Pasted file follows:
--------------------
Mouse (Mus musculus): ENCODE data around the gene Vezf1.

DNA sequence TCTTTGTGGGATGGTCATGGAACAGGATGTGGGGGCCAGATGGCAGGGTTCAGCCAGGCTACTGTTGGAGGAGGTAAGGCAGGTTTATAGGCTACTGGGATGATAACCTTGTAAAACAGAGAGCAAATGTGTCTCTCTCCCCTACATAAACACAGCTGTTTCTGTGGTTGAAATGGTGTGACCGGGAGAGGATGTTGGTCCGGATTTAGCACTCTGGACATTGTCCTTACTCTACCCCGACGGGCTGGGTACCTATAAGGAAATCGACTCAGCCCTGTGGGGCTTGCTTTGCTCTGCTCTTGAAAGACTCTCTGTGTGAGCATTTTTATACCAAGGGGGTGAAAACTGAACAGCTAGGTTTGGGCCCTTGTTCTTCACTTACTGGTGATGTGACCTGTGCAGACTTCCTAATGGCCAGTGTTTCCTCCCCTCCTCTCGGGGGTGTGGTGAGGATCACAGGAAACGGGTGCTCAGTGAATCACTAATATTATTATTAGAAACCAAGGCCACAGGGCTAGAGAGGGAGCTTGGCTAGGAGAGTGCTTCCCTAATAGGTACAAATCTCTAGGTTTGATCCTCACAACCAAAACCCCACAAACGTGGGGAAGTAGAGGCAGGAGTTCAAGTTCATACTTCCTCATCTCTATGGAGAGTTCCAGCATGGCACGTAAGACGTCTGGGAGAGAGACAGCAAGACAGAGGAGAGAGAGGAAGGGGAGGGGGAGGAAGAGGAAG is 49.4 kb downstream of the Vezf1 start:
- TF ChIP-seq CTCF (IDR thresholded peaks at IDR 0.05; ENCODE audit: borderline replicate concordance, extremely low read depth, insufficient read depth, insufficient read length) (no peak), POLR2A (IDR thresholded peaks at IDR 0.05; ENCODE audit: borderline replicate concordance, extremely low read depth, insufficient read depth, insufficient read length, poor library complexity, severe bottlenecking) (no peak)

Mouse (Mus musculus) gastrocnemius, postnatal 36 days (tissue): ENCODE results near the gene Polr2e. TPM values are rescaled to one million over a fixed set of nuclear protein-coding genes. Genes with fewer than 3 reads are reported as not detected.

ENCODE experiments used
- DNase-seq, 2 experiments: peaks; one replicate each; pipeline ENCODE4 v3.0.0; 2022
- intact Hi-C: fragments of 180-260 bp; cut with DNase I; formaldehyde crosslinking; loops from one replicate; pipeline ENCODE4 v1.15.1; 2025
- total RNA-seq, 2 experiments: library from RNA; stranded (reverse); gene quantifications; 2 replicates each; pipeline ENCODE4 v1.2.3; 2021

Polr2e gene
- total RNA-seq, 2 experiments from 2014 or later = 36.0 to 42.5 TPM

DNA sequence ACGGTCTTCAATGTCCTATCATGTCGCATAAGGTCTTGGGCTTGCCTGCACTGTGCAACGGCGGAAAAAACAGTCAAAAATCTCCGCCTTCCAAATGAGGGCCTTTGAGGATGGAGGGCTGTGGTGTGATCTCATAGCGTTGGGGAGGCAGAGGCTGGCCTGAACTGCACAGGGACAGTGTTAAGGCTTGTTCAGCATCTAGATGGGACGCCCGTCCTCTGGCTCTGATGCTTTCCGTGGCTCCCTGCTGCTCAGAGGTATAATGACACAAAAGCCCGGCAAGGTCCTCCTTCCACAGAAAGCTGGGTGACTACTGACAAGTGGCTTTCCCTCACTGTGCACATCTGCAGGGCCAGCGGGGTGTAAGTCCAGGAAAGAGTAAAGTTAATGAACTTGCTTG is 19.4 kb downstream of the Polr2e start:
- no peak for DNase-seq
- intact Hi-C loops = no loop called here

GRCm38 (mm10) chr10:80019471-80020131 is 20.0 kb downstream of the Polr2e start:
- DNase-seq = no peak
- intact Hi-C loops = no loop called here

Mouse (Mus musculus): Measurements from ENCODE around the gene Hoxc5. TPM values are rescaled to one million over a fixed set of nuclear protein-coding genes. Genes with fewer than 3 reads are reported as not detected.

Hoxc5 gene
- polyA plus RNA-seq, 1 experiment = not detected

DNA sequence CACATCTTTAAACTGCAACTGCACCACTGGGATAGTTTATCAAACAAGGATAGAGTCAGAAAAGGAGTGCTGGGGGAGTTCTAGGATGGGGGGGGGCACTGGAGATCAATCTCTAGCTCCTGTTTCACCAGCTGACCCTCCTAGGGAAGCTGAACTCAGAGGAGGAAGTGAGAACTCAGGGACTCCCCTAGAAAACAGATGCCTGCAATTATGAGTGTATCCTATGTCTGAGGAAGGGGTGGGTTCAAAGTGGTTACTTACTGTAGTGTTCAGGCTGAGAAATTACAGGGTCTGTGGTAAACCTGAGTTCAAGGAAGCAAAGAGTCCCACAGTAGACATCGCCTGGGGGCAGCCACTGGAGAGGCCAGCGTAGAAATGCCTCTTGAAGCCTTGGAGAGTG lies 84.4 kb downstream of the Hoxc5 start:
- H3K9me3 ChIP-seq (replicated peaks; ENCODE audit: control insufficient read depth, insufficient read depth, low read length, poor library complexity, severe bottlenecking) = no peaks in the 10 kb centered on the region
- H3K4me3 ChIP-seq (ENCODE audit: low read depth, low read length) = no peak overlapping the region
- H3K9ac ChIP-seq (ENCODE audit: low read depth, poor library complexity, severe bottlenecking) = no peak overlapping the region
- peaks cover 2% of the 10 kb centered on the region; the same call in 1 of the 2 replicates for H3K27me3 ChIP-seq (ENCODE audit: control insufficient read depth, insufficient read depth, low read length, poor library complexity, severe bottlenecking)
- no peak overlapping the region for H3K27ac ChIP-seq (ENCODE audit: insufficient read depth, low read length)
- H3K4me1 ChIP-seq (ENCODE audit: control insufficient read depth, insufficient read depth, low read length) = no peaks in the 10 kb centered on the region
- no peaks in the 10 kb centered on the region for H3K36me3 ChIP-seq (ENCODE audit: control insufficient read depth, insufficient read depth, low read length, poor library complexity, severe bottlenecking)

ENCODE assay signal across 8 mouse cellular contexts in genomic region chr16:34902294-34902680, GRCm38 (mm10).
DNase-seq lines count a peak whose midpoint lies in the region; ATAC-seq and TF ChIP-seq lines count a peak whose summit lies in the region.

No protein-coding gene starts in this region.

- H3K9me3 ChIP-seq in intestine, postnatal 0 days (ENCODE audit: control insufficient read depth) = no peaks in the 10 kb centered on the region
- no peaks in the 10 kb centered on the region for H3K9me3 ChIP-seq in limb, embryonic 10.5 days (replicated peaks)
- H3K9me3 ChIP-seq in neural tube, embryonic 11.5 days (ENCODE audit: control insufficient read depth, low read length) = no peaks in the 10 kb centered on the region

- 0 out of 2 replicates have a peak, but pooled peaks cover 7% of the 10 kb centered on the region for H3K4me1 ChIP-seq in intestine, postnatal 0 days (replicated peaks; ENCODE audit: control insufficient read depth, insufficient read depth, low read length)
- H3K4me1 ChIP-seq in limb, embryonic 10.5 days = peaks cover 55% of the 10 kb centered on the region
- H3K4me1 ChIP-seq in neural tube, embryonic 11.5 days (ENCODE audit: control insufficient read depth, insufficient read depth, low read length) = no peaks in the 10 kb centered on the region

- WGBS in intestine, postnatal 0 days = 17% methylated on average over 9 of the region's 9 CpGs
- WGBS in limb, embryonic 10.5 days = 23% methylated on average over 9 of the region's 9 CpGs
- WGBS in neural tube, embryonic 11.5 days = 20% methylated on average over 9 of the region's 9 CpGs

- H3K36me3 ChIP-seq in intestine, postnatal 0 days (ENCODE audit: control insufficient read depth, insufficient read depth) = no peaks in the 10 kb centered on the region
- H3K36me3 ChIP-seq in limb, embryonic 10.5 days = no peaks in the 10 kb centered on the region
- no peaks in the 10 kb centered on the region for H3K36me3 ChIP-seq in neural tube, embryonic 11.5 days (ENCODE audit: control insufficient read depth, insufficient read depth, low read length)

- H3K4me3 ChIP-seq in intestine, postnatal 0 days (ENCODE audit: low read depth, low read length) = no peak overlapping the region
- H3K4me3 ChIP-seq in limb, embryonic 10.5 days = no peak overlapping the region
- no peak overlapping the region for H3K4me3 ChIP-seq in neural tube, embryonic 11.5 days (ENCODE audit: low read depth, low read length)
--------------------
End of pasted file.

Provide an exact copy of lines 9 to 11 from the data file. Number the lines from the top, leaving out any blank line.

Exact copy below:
Polr2e gene
- total RNA-seq, 2 experiments from 2014 or later = 36.0 to 42.5 TPM

DNA sequence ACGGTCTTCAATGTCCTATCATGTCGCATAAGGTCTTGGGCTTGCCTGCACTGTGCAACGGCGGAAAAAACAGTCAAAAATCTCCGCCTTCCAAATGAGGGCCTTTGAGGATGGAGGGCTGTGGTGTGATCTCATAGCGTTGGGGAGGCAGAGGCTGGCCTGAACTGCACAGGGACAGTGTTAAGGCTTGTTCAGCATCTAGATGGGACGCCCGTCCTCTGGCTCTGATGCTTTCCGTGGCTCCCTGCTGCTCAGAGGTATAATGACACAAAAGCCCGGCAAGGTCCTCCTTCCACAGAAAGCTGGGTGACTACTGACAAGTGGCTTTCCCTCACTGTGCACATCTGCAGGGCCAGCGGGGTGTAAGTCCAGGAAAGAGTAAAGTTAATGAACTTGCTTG is 19.4 kb downstream of the Polr2e start: